Avril Hoare reviews the latest novel by the author of The Mermaids Singing and Every Visible Thing.
Emer despises her sister Rose. She says so. They are twins, their lives entwined before birth. And after, when as young children, they care for their mother who has suffered a stroke. They marry brothers.
Emer and Rose live on St. Brigid's, a small remote island off the west coast of Ireland. Cut off from the mainland not just by the water, which both gives and takes (boatmen bring supplies, but lives are lost at sea), but by a sense of otherness, of difference. You see, there are rumours of fairies, of changelings, of magic.. that St. Brigid's is home to a healing well. It is also a place that is raw, harsh and brutal. It has a pull though, especially for the women of the island. Rose and Emer are opposites. Rose is beautiful, loved, with many sets of twins. And where she is blessed, it seems Emer is cursed. Sour, gloomy, unhappy. She has one eye and through her hands run strange currents. Rose has what Emer wants, Rose is what Emer is not.
While Emer is bitter and resentful, Rose is cruel in return "'I'm sorry Austin prefers me, Emer.' And just with one sentence, that was how Rose would do it. Emer could rage and insult her and whinge, but Rose, eventually, would cut her down with one retort. Because she knew, and had known all along, how Emer felt about Austin." The chink of light is the love Emer has for her young son Niall. But even that is a possessive and fearful love. She whispers to him, "a chuisle mo chroí", "pulse of my heart".
Set in 1959, the islanders are being urged to leave for new homes on the mainland. To literally move with the times, to houses with running water and electricity. Emer wants to leave St. Brigid's because she fears her son will be taken by the fairies. And onto an island that people usually leave...for work, to emigrate, to perish at sea...comes a stranger. An American woman called Brigid. She is there to claim her late uncle's abandoned cottage. She is looking for the healing well, but the islanders don't give up their secrets easily - though neither does Brigid. The few men of the island take to her, the women not so. Except Emer who finds reasons to visit, bringing cutlery and dishes to help furnish Brigid's sparse cottage. Their relationship is complex and neither of them are easy characters. At different points each of them draws sympathy, but also frustration and dislike.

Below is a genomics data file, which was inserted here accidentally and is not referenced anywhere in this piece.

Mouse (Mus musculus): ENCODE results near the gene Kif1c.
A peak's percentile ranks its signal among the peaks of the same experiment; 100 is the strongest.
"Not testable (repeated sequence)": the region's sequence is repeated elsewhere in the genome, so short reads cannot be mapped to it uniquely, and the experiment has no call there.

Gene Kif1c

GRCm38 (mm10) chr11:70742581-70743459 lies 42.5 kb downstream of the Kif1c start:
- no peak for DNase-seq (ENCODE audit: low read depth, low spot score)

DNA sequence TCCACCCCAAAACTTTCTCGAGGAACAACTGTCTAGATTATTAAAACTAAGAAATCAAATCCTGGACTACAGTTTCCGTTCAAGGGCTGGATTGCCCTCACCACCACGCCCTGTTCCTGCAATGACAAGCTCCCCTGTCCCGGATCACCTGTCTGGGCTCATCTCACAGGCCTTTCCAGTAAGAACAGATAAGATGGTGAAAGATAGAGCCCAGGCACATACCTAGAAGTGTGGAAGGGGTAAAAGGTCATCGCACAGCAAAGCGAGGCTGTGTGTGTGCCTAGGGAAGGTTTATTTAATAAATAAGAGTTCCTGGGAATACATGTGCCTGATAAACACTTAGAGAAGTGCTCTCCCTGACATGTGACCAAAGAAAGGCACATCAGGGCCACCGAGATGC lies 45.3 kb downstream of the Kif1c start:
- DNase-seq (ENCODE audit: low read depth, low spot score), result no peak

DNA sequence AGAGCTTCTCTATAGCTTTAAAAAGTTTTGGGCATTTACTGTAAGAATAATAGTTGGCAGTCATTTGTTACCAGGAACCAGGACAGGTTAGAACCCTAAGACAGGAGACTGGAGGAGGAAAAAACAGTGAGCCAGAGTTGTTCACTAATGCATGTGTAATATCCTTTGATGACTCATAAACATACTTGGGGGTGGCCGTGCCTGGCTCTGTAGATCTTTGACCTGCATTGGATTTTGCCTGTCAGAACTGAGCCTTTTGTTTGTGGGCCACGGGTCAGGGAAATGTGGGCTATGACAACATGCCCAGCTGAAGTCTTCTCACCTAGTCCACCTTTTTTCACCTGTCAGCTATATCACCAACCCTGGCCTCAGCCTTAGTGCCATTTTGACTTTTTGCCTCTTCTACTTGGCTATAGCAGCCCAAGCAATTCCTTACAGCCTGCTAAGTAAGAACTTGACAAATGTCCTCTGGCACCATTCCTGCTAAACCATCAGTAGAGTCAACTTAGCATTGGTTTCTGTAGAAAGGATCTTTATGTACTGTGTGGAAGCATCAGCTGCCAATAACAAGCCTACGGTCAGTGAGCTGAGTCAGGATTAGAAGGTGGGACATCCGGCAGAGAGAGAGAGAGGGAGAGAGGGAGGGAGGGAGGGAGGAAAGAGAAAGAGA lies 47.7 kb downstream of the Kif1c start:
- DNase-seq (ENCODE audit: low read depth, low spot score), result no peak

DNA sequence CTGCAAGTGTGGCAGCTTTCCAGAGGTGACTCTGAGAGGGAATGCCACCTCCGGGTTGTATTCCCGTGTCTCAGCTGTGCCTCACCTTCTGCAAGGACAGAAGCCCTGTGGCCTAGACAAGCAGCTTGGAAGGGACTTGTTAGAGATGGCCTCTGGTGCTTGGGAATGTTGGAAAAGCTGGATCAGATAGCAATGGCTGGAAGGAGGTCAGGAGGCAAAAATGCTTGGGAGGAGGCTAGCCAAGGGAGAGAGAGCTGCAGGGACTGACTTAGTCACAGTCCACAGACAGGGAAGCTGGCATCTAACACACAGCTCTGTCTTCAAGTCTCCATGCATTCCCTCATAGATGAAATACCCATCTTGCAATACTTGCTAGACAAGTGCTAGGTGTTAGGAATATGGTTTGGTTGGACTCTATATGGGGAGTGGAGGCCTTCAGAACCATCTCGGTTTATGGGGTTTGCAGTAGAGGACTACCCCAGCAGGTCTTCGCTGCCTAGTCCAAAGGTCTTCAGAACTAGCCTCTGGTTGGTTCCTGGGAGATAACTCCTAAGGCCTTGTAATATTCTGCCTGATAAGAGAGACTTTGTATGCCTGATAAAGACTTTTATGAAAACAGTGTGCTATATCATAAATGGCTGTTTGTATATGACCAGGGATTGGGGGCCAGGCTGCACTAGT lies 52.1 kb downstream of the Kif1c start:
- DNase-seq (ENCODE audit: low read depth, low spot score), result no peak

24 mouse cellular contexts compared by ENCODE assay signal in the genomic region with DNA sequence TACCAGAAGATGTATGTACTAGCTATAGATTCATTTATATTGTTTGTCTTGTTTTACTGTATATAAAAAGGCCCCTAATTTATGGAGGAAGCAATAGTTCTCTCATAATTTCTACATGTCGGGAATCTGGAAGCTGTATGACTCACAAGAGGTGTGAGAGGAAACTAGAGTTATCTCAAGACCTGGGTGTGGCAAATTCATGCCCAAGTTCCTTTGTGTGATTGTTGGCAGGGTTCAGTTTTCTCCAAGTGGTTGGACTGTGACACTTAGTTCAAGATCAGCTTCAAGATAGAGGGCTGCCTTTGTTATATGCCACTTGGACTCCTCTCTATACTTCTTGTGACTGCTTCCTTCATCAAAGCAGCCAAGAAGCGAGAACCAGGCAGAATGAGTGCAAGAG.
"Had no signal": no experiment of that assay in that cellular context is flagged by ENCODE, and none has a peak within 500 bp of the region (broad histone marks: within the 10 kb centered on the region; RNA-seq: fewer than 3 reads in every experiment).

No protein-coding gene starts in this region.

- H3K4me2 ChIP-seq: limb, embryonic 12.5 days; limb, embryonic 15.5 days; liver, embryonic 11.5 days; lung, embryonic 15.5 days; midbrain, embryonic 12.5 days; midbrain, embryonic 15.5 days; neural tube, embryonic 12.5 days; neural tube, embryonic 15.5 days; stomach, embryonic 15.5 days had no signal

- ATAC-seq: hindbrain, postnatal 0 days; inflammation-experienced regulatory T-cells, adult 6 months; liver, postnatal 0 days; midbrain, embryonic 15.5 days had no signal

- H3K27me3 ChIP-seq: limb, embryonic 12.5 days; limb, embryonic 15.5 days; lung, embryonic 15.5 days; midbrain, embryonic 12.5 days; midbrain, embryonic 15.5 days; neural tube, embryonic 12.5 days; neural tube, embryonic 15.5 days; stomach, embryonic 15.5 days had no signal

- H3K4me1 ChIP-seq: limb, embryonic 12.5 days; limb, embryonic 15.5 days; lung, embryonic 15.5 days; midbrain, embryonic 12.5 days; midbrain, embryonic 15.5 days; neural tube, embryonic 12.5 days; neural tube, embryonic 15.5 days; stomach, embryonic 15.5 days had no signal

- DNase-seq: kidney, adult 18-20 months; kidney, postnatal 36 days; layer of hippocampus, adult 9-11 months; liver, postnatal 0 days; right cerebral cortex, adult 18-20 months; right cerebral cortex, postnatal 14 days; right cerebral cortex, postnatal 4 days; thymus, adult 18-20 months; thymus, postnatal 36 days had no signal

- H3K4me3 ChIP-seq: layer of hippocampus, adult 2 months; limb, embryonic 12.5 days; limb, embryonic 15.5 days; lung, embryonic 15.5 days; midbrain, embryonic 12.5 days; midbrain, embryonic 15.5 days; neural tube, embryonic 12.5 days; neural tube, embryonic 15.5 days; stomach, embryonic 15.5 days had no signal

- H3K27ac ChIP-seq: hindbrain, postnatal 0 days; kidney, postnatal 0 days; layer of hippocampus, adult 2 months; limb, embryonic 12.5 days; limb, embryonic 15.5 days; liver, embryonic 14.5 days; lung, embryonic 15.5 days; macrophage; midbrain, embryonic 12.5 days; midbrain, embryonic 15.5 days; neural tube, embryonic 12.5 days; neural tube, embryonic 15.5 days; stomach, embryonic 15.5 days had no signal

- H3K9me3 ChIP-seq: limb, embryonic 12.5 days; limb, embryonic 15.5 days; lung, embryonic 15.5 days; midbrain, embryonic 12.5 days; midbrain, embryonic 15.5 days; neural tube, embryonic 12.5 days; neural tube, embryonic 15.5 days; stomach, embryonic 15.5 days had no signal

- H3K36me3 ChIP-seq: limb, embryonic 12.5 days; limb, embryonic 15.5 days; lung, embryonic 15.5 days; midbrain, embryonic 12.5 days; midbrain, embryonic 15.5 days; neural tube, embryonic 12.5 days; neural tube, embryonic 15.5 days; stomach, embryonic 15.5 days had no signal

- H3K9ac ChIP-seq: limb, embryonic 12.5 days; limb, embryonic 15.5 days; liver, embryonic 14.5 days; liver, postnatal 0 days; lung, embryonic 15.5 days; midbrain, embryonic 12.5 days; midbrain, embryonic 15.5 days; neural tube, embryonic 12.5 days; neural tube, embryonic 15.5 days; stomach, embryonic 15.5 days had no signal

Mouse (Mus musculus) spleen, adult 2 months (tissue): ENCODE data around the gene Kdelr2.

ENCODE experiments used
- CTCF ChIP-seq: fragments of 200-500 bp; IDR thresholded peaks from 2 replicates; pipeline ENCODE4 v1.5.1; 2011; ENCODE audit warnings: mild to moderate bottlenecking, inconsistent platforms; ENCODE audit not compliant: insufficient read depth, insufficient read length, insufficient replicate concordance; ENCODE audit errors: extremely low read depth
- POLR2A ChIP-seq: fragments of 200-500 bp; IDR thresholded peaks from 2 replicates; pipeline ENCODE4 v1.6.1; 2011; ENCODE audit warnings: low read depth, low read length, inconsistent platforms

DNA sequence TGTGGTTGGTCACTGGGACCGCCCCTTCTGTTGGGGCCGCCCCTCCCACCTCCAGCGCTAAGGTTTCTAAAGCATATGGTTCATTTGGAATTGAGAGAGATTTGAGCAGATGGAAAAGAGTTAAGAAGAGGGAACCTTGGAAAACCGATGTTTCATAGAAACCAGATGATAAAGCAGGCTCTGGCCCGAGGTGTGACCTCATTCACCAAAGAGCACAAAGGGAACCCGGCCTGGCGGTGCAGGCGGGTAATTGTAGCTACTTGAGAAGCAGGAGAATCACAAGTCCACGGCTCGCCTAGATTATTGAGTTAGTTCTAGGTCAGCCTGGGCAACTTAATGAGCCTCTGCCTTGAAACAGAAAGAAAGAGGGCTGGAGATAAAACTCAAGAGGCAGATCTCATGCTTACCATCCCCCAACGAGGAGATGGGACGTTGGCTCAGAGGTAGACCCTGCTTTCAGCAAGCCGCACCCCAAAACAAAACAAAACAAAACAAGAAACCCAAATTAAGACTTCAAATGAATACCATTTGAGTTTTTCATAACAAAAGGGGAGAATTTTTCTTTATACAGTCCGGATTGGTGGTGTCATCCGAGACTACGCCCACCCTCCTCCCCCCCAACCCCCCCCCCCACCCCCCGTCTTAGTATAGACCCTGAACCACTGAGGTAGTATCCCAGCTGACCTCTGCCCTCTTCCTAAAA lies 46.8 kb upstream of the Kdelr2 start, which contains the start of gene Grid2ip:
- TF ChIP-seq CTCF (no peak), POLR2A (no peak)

The Stolen Child isn't an easy read. It is dark and oppressive. There is sadness in it, superstition, secrecy, desperation and grief. Magical realism with a fierce, terrible edge. It is beautifully written and is compelling, but I didn't love it. It left me feeling uncomfortable. It is like a magnet that both attracts and repels.